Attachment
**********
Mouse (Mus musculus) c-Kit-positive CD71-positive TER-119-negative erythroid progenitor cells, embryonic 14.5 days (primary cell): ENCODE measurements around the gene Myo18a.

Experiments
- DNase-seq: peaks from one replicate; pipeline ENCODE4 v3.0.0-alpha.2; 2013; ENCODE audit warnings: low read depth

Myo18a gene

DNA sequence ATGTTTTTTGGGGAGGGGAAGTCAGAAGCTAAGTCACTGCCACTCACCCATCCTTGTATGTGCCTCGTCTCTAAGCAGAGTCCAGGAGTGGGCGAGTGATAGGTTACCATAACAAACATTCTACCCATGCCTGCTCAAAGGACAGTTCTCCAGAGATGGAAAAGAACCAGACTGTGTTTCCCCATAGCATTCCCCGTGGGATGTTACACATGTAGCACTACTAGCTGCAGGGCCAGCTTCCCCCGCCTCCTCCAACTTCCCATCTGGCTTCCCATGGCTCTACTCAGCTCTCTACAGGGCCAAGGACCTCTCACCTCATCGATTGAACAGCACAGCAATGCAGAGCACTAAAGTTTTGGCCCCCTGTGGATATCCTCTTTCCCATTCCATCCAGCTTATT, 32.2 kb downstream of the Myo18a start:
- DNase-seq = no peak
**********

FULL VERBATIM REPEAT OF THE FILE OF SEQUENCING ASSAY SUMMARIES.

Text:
Mouse (Mus musculus) c-Kit-positive CD71-positive TER-119-negative erythroid progenitor cells, embryonic 14.5 days (primary cell): ENCODE measurements around the gene Myo18a.

Experiments
- DNase-seq: peaks from one replicate; pipeline ENCODE4 v3.0.0-alpha.2; 2013; ENCODE audit warnings: low read depth

Myo18a gene

DNA sequence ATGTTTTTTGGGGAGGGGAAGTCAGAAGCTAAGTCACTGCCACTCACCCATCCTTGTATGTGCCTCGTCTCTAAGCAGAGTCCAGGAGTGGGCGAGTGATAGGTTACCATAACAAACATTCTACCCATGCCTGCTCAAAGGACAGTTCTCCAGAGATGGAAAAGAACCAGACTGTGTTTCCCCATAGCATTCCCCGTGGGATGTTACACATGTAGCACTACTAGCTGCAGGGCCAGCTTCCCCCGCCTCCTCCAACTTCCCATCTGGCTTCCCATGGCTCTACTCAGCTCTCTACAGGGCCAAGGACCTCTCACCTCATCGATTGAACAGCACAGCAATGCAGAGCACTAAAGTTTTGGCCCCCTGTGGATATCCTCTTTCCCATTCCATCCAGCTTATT, 32.2 kb downstream of the Myo18a start:
- DNase-seq = no peak